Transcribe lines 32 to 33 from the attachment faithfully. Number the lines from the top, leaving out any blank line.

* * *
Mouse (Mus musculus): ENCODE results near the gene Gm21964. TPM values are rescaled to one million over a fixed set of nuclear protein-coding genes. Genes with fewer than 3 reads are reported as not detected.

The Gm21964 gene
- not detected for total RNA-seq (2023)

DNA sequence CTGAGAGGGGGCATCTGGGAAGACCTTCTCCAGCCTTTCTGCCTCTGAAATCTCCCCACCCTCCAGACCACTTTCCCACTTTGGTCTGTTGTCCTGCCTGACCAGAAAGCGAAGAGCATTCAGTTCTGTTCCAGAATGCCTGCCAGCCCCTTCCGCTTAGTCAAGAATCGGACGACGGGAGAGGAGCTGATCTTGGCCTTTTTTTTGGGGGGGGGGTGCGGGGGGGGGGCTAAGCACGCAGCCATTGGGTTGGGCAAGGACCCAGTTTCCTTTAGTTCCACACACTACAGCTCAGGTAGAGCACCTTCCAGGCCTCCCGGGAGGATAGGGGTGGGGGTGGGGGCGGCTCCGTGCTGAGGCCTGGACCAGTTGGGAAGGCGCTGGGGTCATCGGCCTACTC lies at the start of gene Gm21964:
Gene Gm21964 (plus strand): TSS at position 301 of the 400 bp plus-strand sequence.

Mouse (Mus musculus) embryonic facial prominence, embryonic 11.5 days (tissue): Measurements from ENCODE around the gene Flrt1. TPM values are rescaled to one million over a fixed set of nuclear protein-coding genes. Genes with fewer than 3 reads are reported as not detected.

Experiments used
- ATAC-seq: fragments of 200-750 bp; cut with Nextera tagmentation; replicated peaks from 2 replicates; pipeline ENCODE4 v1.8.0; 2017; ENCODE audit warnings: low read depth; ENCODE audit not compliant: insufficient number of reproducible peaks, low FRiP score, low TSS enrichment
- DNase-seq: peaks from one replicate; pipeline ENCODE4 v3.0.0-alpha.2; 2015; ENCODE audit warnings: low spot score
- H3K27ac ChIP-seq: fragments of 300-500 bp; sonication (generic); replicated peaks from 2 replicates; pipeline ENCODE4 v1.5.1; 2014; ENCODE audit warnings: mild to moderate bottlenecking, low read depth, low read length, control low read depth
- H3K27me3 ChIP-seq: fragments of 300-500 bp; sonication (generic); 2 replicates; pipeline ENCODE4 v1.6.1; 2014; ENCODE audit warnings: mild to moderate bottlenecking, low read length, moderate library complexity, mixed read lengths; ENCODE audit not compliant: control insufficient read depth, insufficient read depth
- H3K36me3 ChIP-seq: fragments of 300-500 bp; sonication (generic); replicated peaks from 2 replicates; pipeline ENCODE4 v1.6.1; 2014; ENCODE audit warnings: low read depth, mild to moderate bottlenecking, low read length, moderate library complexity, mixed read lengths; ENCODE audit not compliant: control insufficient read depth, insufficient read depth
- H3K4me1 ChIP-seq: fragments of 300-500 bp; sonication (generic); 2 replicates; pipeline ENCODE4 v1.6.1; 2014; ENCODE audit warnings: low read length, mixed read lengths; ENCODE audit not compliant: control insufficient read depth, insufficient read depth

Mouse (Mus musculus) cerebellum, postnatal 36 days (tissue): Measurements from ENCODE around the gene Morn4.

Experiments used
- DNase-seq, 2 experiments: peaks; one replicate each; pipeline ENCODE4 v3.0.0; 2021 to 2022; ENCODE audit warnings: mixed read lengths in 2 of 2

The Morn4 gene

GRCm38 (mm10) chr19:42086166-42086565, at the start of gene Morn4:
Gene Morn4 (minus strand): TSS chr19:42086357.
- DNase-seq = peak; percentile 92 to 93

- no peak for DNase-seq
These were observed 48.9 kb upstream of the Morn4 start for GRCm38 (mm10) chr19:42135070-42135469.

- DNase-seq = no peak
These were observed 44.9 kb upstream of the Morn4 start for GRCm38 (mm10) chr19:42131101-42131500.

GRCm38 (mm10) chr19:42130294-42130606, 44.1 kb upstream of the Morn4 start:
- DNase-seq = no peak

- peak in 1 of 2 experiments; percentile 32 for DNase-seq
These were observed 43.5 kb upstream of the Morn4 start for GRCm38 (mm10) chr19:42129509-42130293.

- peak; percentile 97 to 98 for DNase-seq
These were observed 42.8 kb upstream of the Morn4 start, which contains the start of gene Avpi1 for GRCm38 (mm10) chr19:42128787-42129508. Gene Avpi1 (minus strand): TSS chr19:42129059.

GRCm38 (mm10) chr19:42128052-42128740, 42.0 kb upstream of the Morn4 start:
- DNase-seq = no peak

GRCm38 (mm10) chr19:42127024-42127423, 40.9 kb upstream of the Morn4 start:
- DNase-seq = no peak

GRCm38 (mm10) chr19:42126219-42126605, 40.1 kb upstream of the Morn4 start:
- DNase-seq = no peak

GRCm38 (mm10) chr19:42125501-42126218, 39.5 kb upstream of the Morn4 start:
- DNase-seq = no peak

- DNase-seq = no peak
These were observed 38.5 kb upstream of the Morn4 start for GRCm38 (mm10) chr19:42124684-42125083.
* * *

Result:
- DNase-seq = no peak

GRCm38 (mm10) chr19:42127024-42127423, 40.9 kb upstream of the Morn4 start: